01 Apr 2019

CEMARS helped improve our CDP Score: Kathmandu

Posted in: Toitū Together

CEMARS helped improve our CDP Score: Kathmandu

Kathmandu receiving their CEMARS certification in 2017

What comes to mind when you hear the word ‘Kathmandu’? If you’re anywhere in New Zealand, you’re likely thinking of the outdoor and clothing brand which also happens to have an stong sustainability ethos.

It’s no surprise that Kathmandu is one of only 13 New Zealand companies to voluntarily disclose its climate change impacts through CDP – a global environmental disclosure platform. What’s remarkable is that Kathmandu has upgraded its CDP score from a ‘C’ to a ‘B’ in the most recent assessment. In addition to the organisation’s commitment to environmental performance, Kathmandu credits CEMARS certification for helping to level-up its score.  

“Being part of the CEMARS programme gives us a strong framework to work with and to ensure that the emissions figures we put out there are correct and verified. Adding to that, the comprehensive nature of CDP reporting reinforces that our overall carbon reporting is robust and sound.” says Kathmandu Sustainability Specialist, Oliver Milliner. “Scope 3 emissions can be quite infinite in some ways so CEMARS gives us a credible criterion to work against rather than spend too much time gathering endless amounts of data.”

Third party verification was key in raising Kathmandu’s score from a ‘C’ to a ‘B’. “I understand that scoring high with CDP gets harder year on year, and that CDP encourages reporting companies to have third-party verification. CEMARS certification not only gave us that third-party verification, but it also gave us a framework and management plan to work against, which all reflects well in CDP reporting,” adds Oliver.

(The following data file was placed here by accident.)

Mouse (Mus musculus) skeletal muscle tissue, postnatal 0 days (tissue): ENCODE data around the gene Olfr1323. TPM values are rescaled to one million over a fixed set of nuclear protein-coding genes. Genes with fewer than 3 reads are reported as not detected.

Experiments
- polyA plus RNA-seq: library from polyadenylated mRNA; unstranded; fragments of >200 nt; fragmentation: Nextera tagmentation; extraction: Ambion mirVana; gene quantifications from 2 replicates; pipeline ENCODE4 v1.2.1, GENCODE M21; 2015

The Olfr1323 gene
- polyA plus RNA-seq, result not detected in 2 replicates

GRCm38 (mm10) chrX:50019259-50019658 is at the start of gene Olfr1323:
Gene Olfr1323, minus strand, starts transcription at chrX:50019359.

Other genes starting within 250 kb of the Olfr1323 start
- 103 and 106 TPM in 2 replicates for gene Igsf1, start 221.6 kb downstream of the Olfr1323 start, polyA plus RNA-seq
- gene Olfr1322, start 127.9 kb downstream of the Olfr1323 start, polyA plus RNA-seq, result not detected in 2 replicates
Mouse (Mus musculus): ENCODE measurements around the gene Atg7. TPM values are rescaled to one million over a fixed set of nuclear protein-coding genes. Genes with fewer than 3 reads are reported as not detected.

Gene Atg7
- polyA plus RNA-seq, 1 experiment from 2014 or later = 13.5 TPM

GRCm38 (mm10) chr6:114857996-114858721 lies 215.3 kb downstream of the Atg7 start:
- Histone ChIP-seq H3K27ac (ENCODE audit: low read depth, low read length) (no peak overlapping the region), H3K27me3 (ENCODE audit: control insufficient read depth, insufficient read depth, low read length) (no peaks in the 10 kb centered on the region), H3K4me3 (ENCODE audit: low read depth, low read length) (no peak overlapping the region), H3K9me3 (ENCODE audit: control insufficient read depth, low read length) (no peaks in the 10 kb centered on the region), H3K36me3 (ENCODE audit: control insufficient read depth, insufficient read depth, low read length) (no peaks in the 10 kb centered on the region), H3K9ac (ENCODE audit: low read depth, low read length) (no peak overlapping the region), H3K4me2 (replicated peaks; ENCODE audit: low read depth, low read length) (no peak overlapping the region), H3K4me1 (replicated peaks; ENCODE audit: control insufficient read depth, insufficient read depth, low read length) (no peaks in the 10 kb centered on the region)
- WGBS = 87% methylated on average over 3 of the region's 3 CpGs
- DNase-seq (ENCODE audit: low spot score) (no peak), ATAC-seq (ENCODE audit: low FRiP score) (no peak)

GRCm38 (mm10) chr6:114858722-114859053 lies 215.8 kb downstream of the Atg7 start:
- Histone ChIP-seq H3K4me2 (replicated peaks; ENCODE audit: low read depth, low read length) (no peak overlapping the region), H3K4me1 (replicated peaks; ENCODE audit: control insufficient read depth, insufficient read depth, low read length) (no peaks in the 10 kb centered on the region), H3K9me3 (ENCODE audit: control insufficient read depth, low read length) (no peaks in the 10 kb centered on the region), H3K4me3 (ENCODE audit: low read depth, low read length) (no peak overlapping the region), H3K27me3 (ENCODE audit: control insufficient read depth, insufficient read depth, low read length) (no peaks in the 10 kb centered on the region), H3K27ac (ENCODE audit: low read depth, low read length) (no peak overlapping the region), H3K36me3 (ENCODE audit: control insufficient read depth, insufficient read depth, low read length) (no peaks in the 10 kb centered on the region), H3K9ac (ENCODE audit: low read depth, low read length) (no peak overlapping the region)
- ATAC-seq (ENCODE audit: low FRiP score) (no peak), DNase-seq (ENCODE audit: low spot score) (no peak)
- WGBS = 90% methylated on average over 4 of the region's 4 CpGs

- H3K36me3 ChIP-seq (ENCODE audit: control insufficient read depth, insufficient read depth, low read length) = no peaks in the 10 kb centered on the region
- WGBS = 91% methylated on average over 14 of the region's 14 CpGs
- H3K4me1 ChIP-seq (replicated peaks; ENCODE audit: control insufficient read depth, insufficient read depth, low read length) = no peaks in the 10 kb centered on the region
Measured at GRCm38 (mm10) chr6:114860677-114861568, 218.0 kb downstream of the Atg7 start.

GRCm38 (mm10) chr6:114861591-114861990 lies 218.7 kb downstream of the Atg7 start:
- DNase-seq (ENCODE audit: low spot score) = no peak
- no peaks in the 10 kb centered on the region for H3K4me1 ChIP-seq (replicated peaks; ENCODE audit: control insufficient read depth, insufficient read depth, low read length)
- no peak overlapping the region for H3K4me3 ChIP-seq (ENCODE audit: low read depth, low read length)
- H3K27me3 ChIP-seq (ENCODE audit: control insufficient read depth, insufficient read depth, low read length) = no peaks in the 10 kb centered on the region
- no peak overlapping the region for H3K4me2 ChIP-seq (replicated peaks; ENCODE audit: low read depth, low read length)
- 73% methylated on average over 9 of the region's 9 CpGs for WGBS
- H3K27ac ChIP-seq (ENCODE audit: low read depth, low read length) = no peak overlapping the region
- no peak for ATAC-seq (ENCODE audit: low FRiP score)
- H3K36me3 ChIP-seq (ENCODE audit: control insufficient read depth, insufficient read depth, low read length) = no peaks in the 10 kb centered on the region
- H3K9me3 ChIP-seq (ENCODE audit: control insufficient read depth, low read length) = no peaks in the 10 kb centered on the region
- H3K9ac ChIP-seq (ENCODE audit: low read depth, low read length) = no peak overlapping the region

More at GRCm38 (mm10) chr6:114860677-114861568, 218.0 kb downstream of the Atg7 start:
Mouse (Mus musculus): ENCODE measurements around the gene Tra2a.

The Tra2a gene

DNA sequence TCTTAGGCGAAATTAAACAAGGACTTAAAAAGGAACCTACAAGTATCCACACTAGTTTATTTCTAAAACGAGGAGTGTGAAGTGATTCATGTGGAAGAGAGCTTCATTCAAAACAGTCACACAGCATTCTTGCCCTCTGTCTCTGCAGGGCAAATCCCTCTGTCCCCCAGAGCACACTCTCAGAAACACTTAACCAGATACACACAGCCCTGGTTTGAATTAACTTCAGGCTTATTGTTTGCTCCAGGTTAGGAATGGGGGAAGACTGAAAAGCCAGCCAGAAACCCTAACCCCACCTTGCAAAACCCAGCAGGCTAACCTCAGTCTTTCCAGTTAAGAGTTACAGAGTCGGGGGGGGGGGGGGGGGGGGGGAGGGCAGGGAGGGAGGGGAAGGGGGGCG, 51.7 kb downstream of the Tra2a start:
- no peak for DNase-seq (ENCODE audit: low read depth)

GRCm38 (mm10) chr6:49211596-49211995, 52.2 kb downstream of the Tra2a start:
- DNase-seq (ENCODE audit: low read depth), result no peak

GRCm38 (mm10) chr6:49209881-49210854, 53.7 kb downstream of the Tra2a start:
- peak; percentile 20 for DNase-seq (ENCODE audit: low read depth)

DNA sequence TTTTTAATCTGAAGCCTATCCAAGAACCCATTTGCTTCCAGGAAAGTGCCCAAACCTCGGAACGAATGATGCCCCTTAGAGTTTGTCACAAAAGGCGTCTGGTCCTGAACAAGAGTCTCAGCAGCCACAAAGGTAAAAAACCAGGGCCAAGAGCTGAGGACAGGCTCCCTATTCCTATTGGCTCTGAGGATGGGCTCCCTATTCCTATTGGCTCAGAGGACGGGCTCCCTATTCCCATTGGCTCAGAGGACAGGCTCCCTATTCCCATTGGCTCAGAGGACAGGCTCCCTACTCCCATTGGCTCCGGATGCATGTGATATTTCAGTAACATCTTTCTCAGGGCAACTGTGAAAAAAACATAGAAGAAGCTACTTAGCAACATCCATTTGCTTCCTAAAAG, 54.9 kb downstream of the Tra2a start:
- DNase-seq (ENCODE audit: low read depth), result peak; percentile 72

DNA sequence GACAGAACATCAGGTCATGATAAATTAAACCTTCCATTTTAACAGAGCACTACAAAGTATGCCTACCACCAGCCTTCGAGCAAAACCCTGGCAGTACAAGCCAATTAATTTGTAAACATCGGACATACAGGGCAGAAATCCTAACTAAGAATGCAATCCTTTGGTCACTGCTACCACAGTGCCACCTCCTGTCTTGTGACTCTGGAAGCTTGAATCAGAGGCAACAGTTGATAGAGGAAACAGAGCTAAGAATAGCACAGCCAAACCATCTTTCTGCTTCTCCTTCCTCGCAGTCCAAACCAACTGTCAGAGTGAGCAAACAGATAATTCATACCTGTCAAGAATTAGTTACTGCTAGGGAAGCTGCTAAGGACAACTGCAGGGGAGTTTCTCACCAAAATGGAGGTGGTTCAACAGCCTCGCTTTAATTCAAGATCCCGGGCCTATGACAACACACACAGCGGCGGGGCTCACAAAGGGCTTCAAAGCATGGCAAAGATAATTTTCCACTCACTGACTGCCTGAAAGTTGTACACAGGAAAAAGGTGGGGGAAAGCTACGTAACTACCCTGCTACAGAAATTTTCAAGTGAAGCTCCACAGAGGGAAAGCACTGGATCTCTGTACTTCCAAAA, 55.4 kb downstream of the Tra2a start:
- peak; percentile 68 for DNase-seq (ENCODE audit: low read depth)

The outdoor and adventure brand has been reporting to the CDP for the last 8 years. It initially started off as a result of a mandate by the Australian Government. The benefits of environmental disclosure we so apparent that when the mandate was discontinued, Kathmandu continued to report to CDP on a voluntary basis. According Oliver, CDP provides a great yard stick to measure carbon performance, “it is a good testing and proof point to see what we are good at and where we need to improve. CDP’s comprehensive reporting criteria really helps us in that regard.”

Science Based Targets and actual reduction of Scope 2 emissions are the next ‘summits’ to conquer for Kathmandu, as identified in CDP’s feedback report on its 2018 submission. The bulk of scope 2 emissions come from energy fixtures and heating which makes energy efficiency a key focus area going forward. “When you’re trying to reduce energy, you’re also likely to reduce cost – so there’s an obvious business case here for us to pursue this opportunity” adds Oliver.

Oliver spoke at the recent CDP 2018 Regional Report launch event in Auckland. He was alongside Martin Fryer (Mercury), Jason Happy (Kiwi Property Group), Megan Wakefield (Fisher & Paykel Healthcare) and Nic Bishop (Fisher & Paykel Healthcare) as part of an insightful panel discussion about the value of CDP disclosure and how they can encourage other organisations to disclose carbon impacts. You can watch the full webcast of the event here – CDP 2018 Australia-New Zealand Report Launch, Auckland.

Get in touch to know more about how CEMARS and carboNZero programmes can support and simplify CDP reporting.

To know more about Kathmandu’s journey with CEMARS certification click here – Kathmandu: a CEMARS case study.